Three Little Words

My mother always told me that bad luck comes in threes. At the risk of pushing my luck, I’m going to disagree with her–at least when it comes to trustworthiness. Here are three phrases, each three words long, that are an essential part of any Trusted Advisor toolkit: "That makes sense," "Tell me more," and "I don’t know."

"That Makes Sense"

Charlie speaks this phrase all the time and it’s remarkably effective. I say "speaks," rather than "uses," because it’s not a tactic; it’s a genuine expression of empathy.

When said from the heart, "That makes sense" is an incredible intimacy-builder. It’s no accident it also happens to be what relationship guru Harville Hendrix teaches couples to practice saying with each other when working through tough personal issues. Simply put, it’s validating. In a business context, "that makes sense" is particularly disarming in response to an opposing viewpoint…or something you don’t really want to hear.

Note that saying "that makes sense" is not the same as saying "I agree." With "that makes sense," you’re simply looking at the world from the other person’s vantage point and seeing how things might be pieced together. And unless you’re speaking to someone whose mental faculties are completely compromised, I promise you things do make sense over there, and there’s a way to see it, somehow or another.

"I see you’re concerned about investing a lot of money and time without being sure of the return. That makes sense."

"Sounds like it’s imperative to have the right executive sponsor in place before we move forward. That makes sense."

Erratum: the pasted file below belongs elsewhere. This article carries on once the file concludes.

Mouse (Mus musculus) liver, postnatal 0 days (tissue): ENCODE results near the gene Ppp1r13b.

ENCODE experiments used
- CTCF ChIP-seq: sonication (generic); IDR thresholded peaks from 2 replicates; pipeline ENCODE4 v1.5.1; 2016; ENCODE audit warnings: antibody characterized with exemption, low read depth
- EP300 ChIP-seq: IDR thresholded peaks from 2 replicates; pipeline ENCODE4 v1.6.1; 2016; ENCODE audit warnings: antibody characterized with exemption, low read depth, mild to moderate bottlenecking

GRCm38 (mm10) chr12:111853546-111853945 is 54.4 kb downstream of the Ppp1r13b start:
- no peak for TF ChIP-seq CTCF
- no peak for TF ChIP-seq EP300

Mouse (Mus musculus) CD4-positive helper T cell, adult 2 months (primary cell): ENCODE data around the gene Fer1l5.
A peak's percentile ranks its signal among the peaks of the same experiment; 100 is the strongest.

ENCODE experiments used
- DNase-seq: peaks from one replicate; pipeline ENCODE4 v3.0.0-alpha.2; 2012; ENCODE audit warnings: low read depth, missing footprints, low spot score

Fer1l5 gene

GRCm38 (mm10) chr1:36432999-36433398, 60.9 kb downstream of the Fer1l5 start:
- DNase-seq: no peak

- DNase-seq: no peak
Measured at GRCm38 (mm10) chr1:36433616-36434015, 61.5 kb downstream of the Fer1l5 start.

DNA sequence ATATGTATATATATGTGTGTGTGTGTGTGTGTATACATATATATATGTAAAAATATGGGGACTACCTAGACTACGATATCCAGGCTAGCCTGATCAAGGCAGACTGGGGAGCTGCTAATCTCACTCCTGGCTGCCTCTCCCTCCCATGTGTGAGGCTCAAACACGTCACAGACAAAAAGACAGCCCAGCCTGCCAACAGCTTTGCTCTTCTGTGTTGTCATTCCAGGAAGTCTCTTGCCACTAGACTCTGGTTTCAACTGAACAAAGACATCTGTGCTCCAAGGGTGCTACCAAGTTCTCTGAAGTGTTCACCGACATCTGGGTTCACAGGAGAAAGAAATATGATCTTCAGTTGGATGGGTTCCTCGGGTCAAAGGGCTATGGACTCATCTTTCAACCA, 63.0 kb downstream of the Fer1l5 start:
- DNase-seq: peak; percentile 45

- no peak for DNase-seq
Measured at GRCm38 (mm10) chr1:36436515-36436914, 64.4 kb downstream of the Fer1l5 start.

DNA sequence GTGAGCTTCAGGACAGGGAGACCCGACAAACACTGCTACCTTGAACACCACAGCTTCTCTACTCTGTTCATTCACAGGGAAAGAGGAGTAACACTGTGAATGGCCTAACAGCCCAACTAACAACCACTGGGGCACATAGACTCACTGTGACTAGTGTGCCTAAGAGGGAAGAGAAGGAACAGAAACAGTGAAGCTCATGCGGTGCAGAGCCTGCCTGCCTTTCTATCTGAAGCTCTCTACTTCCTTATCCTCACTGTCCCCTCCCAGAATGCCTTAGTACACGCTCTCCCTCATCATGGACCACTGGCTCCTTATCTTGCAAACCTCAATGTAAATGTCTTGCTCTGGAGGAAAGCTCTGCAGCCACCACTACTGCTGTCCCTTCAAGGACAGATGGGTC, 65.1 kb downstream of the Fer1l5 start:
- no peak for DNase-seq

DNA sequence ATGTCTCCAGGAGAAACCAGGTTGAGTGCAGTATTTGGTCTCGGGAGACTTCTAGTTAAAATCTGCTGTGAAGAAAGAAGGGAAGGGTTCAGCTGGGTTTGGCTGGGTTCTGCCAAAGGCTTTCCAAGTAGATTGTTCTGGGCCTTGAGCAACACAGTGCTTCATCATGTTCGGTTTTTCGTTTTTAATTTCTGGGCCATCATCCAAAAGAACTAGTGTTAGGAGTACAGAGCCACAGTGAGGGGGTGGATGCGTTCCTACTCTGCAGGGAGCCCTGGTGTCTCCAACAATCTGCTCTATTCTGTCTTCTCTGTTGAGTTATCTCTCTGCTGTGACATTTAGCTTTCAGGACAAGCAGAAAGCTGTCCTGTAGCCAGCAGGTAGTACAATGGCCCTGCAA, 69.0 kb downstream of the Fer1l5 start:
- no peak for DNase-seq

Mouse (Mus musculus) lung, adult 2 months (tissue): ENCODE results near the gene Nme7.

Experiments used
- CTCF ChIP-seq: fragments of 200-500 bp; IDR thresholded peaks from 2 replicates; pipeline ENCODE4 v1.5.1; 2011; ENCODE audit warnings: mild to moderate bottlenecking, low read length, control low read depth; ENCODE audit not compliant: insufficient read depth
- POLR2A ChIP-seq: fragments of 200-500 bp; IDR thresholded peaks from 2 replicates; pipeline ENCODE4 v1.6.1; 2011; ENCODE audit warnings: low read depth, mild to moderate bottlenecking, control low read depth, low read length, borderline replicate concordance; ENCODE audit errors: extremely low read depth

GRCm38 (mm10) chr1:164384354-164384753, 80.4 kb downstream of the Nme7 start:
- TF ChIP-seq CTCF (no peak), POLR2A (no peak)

"It makes sense to consider all the options before you decide which firm you want to hire."

"Tell Me More"

"Tell me more" is a simple and elegant way to invite someone to share information with you. Distinct from a targeted, intellectually-impressive question, "tell me more" implies an absence of time pressure, agenda (as in motives), and a desire to show off. Its subtext: "The agenda is yours, my time is yours, and my focus is devoted to you, not me." Its beauty is in its simplicity and its other-orientation.

"I Don’t Know"

I’ve been in and around the consulting industry for close to 20 years and know very few consultants who are comfortable not knowing an answer to a question (myself included). On the contrary, we’ve convinced ourselves that clients not only want answers, they want the right answers…right away.  (See The Point of Listening is Not What you Hear but the Listening Itself.) Which leads to a lot of well-intended bad behavior, like ever-so-slightly exaggerating what we do know in order to fill in the gaps.

The alternative is having the courage to say "I don’t know" when you don’t know–being forthright in a way that appropriately conveys your overall confidence (so high, in fact, that you’re OK to admit what might be perceived as a weakness) and your commitment to find the most accurate answer. As counter-intuitive as it may be, "I don’t know" actually builds credibility (and therefore your trustworthiness) because it shows you are honest. ( For more about how the things we want to say the least usually build the most trust, read Trust and Golf: How Neither Makes Sense).

The Proof

Of course, we could add "I love you" to the list of word triplets, but then things start to get a little too squishy. (Or do they?)